Predictive Interfaces

    In the past few years, large web services (Google, Yandex, Amazon, etc.) have been deliberately moving towards providing users with personalized content based on an analysis of the history of requests and some other metrics, for example, location. Together with recent events related to the PRISM project, Snowden and the security of personal data, in certain circles this approach even began to provoke hysteria, the main points of which can be reduced to the following:

    • the Internet has ceased to be the same for everyone;
    • users can now show only what they need, without the right to choose;
    • all of us are being watched.

    Companies and victims of hysteria are increasingly talking about personalized content, when each user is offered information that is most relevant to his needs, which were analyzed by the system. The next step in this direction from the point of view of customer experience should be a model of predictive interfaces, in which not only the content is personalized, but also the way it is presented. As a result, for two different users the same software may look different.

    We’ll talk about this.

    To begin with, I want to share one interesting note with the Habra community: PREDICTIVE APPS ARE THE NEXT BIG THING IN APP DEVELOPMENT

    We abstract from big words. We will not beat ourselves in the chest and say that predictive interfaces are the future. This is just another option for solving problems and achieving goals, which has both advantages and disadvantages. Let's try to speculate a bit about how this can work.

    The classical structure of software (desktop program, Internet resource, mobile application, etc.) is static and, as a rule, displays the hierarchy of sections in its functionality. For example, in Microsoft Word sections of the program are divided into:

    • Basic for working with text
      • Font
      • Paragraph
      • Styles
      • etc.

    • Content insertion
      • Tables
      • Artwork
      • Multimedia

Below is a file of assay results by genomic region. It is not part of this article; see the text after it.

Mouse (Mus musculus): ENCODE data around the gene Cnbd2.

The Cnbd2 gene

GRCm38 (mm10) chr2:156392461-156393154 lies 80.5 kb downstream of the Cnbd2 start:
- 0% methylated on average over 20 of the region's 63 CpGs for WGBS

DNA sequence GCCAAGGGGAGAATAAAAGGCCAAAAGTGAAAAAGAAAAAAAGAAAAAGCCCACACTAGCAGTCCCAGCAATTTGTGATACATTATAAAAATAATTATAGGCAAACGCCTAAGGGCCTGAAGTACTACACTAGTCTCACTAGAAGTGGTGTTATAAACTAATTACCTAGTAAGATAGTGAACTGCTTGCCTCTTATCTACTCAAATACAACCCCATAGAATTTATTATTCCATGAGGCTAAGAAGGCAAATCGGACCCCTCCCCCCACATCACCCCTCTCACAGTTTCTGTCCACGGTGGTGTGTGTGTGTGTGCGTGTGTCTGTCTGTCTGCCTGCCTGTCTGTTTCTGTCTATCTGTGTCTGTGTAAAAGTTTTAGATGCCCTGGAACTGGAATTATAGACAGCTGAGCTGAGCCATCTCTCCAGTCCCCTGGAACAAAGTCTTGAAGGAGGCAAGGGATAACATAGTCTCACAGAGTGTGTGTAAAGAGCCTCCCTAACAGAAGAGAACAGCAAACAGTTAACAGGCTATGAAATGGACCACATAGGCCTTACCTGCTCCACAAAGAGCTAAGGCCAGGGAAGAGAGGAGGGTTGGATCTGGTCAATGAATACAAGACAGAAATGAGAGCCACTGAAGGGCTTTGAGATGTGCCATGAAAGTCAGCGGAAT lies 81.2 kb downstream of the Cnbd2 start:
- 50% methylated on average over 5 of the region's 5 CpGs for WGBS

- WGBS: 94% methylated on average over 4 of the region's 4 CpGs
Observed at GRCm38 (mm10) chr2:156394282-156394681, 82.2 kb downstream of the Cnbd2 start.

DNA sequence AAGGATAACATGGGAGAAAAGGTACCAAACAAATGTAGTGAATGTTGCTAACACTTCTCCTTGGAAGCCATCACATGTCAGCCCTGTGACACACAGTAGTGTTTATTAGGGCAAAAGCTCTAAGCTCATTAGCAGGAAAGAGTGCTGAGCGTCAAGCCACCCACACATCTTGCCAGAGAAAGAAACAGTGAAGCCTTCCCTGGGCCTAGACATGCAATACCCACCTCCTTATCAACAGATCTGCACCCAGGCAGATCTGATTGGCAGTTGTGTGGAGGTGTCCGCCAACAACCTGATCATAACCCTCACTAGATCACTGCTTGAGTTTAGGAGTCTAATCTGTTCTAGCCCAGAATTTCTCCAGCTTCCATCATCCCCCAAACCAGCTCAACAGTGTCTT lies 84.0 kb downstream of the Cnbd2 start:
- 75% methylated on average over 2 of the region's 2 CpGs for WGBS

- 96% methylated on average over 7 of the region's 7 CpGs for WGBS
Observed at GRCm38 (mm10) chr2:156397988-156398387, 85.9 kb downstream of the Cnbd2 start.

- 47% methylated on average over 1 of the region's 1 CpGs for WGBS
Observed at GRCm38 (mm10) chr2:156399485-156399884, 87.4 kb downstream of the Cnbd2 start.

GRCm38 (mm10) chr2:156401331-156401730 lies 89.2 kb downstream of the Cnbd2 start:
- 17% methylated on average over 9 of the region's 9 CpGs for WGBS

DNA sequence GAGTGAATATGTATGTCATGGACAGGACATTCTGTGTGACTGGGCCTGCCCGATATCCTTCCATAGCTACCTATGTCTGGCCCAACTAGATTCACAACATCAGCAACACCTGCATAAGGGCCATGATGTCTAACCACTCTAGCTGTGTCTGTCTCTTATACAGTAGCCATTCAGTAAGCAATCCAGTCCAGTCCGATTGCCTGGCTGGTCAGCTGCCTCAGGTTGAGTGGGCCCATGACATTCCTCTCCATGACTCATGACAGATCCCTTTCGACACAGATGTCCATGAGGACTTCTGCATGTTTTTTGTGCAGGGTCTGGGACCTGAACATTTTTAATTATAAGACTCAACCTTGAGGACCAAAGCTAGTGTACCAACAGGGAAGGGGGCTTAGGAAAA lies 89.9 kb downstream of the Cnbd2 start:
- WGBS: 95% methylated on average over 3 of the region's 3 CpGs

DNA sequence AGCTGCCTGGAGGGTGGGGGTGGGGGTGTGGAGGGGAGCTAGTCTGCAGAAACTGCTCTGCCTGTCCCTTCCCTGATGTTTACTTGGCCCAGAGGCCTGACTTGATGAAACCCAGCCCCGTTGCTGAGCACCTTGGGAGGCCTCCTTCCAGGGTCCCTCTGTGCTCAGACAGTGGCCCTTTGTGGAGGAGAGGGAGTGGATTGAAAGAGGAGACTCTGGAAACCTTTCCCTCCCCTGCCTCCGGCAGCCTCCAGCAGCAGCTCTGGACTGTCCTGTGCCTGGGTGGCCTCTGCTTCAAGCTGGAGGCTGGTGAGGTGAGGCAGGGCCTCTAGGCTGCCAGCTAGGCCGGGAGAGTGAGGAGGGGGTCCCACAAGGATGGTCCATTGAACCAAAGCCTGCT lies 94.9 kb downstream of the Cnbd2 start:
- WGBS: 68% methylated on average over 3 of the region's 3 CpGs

• References
      • etc.

    • Page layout
      • Page settings
      • Paragraph
      • Streamlining
      • etc.

    • Workspace with document
    • etc.

    Any interface blocks are also static. The menu will always be on top, the workspace in the middle, the status bar of the document at the bottom. The interface itself is "intuitive" because You saw it on a variety of other software of a similar type: the central workspace and the multi-level hierarchical menu at the top (although many people could not get used to the same ribbon menu, since it was just different from the classic drop-down lists). Regardless of who the user is, for all Microsoft Word looks the same, if the user himself will not just customize it for himself. But do you know a lot of accountants or secretaries who personalize the settings of office programs for themselves ?! The main idea here is that for all such software users have to adapt to it, and not vice versa.

    The static interface in such software is the same as a store with commodity shelves and fixed prices. It is designed to serve the large traffic of customers who have to adapt to the internal routine of the store, even if they came to buy only one magazine. All the same, poor buyers will have to go through all the departments with fish, meat, wine, manufactured goods to go to the cashier and buy their favorite magazine, participating along the way in the great sacrament of consumption, stimulated by the sales methods of the business owner. And no one will ask the client of such a store what he needs: a magazine or go through the entire store, maybe something else will grab ?! In such a supermarket, the client must service himself: go to it, find what is needed, bring it to the cashier and buy it. It doesn’t sound very nice, but that’s our reality.

    Imagine a different picture. You enter the store, a polite store employee runs up to you and unobtrusively asks what interests you. You answer him that you would like to buy your favorite magazine. And he is like - “How so! How so! Of course, I remember, Ivan Ivanitch, only yesterday a new issue was released! By the way, the same publishing house began to publish a new magazine on the same topic, but only with a more scientific presentation of the material! ” And you are like this: “Wow! Thanks so much buddy! Wrap two at once - I'll give it to a friend. ” And go away happy and satisfied. Got what he wanted right away. Without various preludes, such as putting things in a storage room, traveling through a huge complex with shelves of goods and waiting in line for the ticket office. A smiling worker is always with you. He is not intrusive, but is ready to answer any of your questions and fulfill your every whim. Where will customer loyalty be higher? And where will the conversion be higher?